9. Kuranghi says:

    Tim Willits: “Trust me: I’ve asked him a lot of questions about hosting QuakeCon. I texted him, and he texted me back.”

    Sounds Legit.

    • Widthwood says:

      Why not?
      “how do u host quakecon”
      “easily”
      “k thnx”

  10. aircool says:

    How queer…. I’d just downloaded DOOM 3 this morning from steam as I fancied scaring the shit out of myself this evening. DOOM 3 is still a good game.

  11. pilouuuu says:

    They definitely have to balance Doom 4 better than Doom 3. Make the gameplay more like Doom 2, but at the same time including everything that’s great about today’s gaming, like (good) story, interesting and likeable characters and hopefully some kind of open-world. Think about being able to move back and forward between the “levels”. Like playing Doom 2, but if you got bored being able to go back to a previous level and complete that instead.

    I also miss the technological innovation id brought to the table. Doom 3 had an amazing lighting (and mostly shadowing) engine. Shame about boring plot, bad pacing and monster closets though.

    As long as they learn from their mistakes and keep faithful to Doom 2 gameplay with modern gaming innovation they can make Doom 4 the most amazing FPS game in a long time.

    • aircool says:

      The best thing about the original DOOM was its simplicity. It was just running around shooting stuff, looking for secrets, and for replay value, getting through a level as quickly and as efficiently as possible.

      DOOM 3 had some really cool stuff that I haven’t seen done so well in any other game; the atmosphere. Strange machinery that looks unpleasantly organic from certain angles… Daemonic faces etc… that are suggested in the architecture, and the computer terminals that had quite a few sub-menus that weren’t obvious when given a casual look over.

      Couldn’t be arsed with the logs, emails and videos etc…, it just ruined the pacing, but overhearing conversations was cool.

      I suppose there’s better stuff available now, but the original Bio-Shock was the last FPS I played.

      Could anyone suggest a better horror FPS than DOOM 3 (not the earlier ones, I played them to death). I’ve played Amnesia etc…, but there’s no shooting in that game.

      • Premium User Badge

        Herzog says:

        I would recommend Metro 2033. Sure it has it faults, but it still is my favorite FPS from the last years (havent played 2034 yet!). Very atmospheric and the shooting feels good too.

      • Skhalt says:

        Maybe try Quake 4? It’s not as horror-oriented but I find it a really atmospheric game.

      • Troldhawk says:

        I found the F.E.A.R. series very fun. The first has excellent gunplay. Not very scary, but gameplay wise it is amazing. The sequels are fun as well, and actually do the horror thing a bit better, but the shooting thing marginally worse, I found.

  12. KeeperKrux says:

    I wish you had been that persistent in the Prey 2 interview. That was a bit of a bummer.

  13. hotmaildidntwork says:

    Friendly service reminder to ignore obvious traps. ^

  14. rockman29 says:

    I want Doom 4 naoooooo…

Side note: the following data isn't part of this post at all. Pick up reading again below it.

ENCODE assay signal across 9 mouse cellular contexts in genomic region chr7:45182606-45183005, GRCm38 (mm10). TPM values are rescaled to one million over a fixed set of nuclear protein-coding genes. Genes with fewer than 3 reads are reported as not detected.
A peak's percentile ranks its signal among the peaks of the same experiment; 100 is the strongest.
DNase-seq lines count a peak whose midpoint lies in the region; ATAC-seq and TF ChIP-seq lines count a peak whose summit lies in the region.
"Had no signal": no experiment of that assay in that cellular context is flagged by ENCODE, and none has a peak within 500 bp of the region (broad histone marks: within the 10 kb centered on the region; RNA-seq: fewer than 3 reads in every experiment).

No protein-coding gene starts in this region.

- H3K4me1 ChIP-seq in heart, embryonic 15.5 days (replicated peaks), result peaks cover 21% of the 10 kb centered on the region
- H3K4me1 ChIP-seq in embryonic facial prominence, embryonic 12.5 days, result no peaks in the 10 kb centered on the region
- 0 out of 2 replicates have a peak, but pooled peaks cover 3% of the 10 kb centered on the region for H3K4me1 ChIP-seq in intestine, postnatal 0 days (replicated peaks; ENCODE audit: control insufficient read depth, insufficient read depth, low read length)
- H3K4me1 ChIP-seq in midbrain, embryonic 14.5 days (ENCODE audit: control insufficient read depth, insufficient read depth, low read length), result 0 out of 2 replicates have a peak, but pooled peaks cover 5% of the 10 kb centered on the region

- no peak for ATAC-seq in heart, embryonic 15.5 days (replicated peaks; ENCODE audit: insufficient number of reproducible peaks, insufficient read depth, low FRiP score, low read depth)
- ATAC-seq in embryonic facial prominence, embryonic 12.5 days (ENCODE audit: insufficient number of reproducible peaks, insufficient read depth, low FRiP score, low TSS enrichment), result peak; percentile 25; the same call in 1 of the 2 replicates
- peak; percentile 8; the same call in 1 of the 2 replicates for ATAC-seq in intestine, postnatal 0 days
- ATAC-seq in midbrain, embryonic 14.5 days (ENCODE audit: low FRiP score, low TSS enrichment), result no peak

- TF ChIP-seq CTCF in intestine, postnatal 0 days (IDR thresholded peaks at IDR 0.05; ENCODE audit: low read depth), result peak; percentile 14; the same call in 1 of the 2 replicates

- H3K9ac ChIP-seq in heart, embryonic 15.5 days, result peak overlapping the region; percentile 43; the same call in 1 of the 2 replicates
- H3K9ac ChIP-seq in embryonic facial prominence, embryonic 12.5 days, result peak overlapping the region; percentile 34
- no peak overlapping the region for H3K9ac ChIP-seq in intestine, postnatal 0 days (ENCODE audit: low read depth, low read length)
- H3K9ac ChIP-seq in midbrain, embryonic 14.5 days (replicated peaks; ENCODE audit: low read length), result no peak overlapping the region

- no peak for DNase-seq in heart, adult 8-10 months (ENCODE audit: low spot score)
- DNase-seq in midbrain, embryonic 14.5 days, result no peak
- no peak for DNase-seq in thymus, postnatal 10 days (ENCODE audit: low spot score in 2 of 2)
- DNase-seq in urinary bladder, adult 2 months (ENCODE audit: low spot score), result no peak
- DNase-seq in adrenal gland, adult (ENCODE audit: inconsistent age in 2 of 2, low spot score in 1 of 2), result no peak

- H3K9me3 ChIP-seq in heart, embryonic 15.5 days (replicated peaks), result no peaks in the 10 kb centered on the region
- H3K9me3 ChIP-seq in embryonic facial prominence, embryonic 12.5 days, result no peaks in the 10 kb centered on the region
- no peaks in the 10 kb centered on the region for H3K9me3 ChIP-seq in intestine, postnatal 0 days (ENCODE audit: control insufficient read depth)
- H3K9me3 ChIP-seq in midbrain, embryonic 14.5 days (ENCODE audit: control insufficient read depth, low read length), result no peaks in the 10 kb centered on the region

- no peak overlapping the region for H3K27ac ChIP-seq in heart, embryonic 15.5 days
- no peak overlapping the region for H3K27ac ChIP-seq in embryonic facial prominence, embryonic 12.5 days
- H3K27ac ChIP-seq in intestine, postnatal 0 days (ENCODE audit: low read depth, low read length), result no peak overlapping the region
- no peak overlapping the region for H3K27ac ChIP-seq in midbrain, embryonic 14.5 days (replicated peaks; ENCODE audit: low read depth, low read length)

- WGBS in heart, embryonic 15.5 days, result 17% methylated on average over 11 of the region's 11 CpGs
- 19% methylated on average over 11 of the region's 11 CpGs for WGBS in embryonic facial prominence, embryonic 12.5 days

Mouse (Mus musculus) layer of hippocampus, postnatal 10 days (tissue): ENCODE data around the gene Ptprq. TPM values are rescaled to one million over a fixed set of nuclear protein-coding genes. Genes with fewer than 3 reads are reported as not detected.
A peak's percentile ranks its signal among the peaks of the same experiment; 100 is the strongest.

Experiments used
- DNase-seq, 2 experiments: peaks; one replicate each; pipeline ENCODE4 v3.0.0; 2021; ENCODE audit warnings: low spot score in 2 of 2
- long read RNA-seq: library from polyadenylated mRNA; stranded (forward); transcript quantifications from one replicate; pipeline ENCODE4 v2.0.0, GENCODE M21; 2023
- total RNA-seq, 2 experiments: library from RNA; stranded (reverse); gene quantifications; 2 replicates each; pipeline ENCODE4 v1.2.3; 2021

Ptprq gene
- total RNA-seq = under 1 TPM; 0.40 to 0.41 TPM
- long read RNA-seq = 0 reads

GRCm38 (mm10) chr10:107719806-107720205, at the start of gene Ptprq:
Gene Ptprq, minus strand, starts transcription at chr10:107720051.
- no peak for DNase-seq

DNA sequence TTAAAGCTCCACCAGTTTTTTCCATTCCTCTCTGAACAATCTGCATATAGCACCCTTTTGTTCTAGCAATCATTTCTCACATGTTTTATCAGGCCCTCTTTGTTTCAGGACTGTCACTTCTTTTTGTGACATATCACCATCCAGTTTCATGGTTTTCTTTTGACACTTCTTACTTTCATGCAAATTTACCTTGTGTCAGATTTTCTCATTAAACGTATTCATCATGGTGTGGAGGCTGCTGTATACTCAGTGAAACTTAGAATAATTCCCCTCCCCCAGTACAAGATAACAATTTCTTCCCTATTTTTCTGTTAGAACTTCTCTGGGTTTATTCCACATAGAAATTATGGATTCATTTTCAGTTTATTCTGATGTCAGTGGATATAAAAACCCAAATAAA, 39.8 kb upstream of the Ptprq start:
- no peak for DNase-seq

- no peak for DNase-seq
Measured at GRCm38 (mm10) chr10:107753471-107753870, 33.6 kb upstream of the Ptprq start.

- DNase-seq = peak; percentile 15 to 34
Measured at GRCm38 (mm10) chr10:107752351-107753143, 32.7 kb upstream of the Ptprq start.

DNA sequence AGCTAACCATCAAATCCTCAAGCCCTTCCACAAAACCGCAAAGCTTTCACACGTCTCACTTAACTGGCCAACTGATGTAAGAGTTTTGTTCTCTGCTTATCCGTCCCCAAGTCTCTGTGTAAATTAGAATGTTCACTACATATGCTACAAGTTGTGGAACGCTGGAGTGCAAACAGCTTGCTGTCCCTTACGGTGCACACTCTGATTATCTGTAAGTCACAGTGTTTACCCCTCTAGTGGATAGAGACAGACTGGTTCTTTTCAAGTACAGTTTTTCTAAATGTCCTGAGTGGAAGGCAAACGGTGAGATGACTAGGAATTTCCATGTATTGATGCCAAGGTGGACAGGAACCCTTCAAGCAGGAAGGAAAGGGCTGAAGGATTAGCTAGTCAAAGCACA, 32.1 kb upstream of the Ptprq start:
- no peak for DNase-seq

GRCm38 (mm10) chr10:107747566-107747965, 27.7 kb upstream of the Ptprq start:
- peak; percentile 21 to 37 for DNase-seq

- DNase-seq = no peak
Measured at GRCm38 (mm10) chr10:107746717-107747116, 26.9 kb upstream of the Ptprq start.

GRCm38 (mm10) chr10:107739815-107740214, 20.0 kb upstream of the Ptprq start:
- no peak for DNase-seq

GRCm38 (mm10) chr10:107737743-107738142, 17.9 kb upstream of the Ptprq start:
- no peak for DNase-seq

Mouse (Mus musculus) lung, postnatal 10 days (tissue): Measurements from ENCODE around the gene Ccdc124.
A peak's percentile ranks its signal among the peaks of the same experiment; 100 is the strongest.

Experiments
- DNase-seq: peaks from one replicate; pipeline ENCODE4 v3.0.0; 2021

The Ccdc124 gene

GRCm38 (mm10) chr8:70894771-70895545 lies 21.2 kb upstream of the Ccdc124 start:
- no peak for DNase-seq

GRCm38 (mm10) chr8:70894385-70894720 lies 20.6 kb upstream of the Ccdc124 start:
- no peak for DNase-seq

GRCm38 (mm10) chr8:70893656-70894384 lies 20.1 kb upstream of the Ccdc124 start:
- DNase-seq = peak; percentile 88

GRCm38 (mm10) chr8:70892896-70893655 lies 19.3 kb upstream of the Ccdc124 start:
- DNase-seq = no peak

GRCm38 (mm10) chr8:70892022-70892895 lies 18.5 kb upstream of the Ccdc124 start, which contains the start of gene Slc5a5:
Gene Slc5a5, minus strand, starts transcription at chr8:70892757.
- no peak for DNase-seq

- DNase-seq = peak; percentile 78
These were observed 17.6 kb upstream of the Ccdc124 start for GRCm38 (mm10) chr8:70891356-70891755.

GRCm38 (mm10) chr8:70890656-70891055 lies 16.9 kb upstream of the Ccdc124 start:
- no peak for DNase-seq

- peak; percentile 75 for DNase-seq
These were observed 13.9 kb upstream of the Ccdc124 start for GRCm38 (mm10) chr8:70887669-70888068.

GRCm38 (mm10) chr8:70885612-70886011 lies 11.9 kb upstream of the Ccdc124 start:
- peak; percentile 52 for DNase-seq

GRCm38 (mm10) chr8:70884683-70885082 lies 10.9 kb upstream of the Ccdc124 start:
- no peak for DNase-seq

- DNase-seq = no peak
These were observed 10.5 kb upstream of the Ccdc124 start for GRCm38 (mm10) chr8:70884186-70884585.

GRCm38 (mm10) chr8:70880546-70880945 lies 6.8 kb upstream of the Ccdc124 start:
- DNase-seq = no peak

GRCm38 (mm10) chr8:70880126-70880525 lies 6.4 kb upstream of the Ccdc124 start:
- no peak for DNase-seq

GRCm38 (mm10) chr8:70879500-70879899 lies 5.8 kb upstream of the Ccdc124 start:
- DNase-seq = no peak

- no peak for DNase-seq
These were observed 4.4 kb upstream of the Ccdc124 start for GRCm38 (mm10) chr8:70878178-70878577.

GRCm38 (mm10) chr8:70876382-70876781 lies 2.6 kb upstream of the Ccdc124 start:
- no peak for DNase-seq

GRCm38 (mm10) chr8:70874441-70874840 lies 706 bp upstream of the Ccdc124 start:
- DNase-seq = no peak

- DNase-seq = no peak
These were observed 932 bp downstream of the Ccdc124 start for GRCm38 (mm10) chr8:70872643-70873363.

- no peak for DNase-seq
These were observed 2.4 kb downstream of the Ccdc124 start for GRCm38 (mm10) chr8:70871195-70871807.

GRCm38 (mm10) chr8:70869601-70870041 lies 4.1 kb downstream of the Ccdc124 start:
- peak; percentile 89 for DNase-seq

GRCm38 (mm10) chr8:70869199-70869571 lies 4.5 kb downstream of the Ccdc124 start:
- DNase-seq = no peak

I loved Doom 3 even though everyone else hated it. Loved the art, the technology, the graphics, the animations, the environments, the gameplay, everything. I thought it was really top notch honestly, nicely balanced game.

    I used to think I felt HL2 was definitively the better game back in 2005-ish, but now I really think 2004 and 2005 were just two more great years in the history of FPS games on PC :)

    Also both are a billion times more fun and obviously better than COD4 :)

    • Widthwood says:

      Over time my memories of Doom3 were completely erased by Deadspace, Biosshock and Mass Effect (of all things), etc.
      The only thing I remember now are oily walls…

    • bstard says:

      Doom3 was terrible, since it was an abomination in the series. 1,2, all those ‘extra’ dooms all had this InYouFace attitude, the Pinko’s, the Tomato daemons, the pistol and shotgun guys, the Helllord and a background story no longer as 2 lines. That is Doom, not that BS they called part 3. I still weep for it. If 4 is anything like that I’ll drink enough to erase Id from my mind.

      • analydilatedcorporatestyle says:

        ‘Hellord’ that was ‘Billy Bonfire’ man, tsk!

  15. chargen says:

    From the little you were able to extract from him, it sounds like they decided to make this a next gen console showcase title. Now they can use the power of Doom to show people what these new budget gaming PCs awesomely custom graphical powerhouses can do.

    Bethesda has been first and foremost a console developer and publisher since Morrowind. And id is dead.

    • Bull0 says:

      I guess we were reading different interviews, since the words “next gen console” didn’t appear anywhere in the one I read. You could just as easily extrapolate that “everyone at id has grown afraid of their keyboards” or “id have run out of sacrifices to the dark gods, so have ceased developing” as that it’s your hated console toys ruining the party again.

      But you know, any opportunity to shoehorn that in there… consoles aren’t as good as PCs, I think on a PC-only site we all get that…

    • analydilatedcorporatestyle says:

      Yeah, makes sense I got that too from between the lines. I also got a lot of “everyone at id has grown afraid of their keyboards and id have run out of sacrifices to the dark gods, so have ceased developing”, that and puce cheddar helmets for TF2

      • stupid_mcgee says:

        Really? What I got out of it was that John Carmack has quit the video game industry to pursue his full-time hobby of Sasquatch hunting and that Doom4 has been turned into a The Sims-styled monster life-adventure and storytelling game.